Jimmy Cross’s character represents the profound effects responsibility has on those who are too immature to handle it. As a sophomore in college, he signs up for the Reserve Officers Training Corps because it is worth a few credits and because his friends are doing it. But he doesn’t care about the war and has no desire to be a team leader. As a result, when he is led into battle with several men in his charge, he is unsure in everything he does.
Cross’s guilt is palpable every time one of his men dies, but it is most acute in the case of Ted Lavender. Right before Lavender is killed, Cross allows himself to be distracted and deluded by the thoughts of his coveted classmate, Martha, who sends him photographs and writes flowery letters that never mention the war. His innocent reverie is interrupted by Lavender’s death, and Cross’s only conclusion is that he loves this faraway girl more than he loves his men. Cross’s confession to O’Brien, years later, that he has never forgiven himself for Lavender’s death testifies to his intense feelings of guilt about the incident.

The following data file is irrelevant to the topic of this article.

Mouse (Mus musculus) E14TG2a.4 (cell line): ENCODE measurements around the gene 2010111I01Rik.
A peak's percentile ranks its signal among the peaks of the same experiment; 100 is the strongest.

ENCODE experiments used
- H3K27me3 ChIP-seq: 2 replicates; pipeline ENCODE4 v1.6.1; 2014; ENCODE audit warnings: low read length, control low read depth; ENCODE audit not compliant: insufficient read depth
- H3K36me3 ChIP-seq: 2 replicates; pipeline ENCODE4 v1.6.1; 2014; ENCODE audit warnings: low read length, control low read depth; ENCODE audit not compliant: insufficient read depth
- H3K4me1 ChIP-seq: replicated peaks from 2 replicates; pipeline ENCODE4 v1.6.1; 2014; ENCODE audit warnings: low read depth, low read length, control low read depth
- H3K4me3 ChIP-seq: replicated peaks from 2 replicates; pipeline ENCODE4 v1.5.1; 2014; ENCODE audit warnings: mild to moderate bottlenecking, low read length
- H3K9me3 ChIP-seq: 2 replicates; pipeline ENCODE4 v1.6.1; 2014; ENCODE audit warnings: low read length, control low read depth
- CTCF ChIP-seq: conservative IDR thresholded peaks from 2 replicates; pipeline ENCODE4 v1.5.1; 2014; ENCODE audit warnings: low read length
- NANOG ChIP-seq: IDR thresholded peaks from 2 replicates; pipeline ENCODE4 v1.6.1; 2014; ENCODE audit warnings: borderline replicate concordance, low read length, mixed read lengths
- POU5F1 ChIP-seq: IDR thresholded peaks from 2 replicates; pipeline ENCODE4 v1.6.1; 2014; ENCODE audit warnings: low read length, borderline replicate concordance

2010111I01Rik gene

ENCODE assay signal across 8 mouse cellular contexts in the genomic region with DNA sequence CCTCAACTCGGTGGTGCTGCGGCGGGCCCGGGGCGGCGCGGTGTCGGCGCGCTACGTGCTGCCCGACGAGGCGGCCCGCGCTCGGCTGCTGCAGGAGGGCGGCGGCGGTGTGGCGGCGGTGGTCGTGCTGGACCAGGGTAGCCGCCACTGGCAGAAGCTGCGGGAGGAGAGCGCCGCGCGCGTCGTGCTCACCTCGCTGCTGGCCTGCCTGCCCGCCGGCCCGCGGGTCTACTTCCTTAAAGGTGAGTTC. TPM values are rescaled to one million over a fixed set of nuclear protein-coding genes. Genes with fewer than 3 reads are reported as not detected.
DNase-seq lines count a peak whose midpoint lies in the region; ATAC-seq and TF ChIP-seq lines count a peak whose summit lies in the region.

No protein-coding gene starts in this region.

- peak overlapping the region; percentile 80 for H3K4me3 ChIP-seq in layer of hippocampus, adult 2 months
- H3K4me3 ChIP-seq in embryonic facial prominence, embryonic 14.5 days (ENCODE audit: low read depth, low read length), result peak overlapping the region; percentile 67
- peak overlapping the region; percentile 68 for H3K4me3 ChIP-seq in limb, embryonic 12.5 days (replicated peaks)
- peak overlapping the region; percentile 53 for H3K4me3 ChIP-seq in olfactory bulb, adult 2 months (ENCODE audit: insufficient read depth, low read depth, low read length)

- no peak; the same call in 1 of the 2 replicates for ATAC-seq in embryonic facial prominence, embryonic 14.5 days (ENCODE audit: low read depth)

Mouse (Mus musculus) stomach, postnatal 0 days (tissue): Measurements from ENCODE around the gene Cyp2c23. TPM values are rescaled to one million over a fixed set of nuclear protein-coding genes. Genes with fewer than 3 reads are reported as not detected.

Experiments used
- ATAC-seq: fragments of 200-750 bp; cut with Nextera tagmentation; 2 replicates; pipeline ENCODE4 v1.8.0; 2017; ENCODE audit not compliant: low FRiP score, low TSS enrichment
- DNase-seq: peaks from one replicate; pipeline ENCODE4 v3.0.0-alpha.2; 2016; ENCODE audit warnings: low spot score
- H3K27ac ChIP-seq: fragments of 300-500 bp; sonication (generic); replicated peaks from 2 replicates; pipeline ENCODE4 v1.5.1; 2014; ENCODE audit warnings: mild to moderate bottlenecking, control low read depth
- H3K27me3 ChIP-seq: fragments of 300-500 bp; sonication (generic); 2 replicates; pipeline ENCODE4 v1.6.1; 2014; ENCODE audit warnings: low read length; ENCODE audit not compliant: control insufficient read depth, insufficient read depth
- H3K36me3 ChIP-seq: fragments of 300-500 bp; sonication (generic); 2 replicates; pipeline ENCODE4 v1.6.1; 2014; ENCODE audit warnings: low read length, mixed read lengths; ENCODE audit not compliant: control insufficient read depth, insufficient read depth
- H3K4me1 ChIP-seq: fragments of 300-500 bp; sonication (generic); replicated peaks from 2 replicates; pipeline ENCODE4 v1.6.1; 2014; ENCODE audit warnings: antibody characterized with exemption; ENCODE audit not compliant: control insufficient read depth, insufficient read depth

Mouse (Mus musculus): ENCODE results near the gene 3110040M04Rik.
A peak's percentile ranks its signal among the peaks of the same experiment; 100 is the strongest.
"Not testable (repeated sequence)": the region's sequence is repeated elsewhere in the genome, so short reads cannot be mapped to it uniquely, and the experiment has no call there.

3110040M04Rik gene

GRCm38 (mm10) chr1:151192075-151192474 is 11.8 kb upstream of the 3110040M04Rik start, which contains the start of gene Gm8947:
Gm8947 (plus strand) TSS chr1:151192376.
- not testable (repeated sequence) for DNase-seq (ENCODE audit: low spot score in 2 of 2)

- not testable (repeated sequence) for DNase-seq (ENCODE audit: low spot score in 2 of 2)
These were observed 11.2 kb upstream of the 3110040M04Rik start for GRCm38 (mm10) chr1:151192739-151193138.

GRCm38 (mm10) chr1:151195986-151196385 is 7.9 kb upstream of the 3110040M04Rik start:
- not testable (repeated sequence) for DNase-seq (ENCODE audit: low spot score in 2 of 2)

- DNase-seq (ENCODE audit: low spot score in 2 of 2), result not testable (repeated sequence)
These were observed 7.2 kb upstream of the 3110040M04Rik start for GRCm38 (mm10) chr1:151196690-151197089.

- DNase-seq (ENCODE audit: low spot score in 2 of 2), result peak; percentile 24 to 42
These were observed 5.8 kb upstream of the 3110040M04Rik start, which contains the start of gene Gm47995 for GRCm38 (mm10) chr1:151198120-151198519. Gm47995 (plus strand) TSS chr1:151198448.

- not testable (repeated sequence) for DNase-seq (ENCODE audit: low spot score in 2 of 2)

Jimmy Cross can be viewed as a Christ figure. In times of inexplicable atrocity, certain individuals assume the position of a group’s or their own savior. Such men suffer so that others don’t have to bear the brunt of the guilt and confusion. Cross is linked to Christ not only on a superficial level—they share initials and are both connected to the idea of the cross—but also in the nature of his role. Like Christ, who suffers for his fellow men, Cross suffers for the sake of the entire platoon. In “The Things They Carried,” Cross bears the grief of Lavender’s death for the members of his troop, such as Kiowa, who are too dumbfounded to mourn. In the same story, he makes a personal sacrifice, burning the letters from Martha so that her presence will no longer distract him. In each case, Cross makes a Christ-like sacrifice so that his fellow men—Norman Bowker and Kiowa, in this case—can carry on without being crippled by grief and guilt.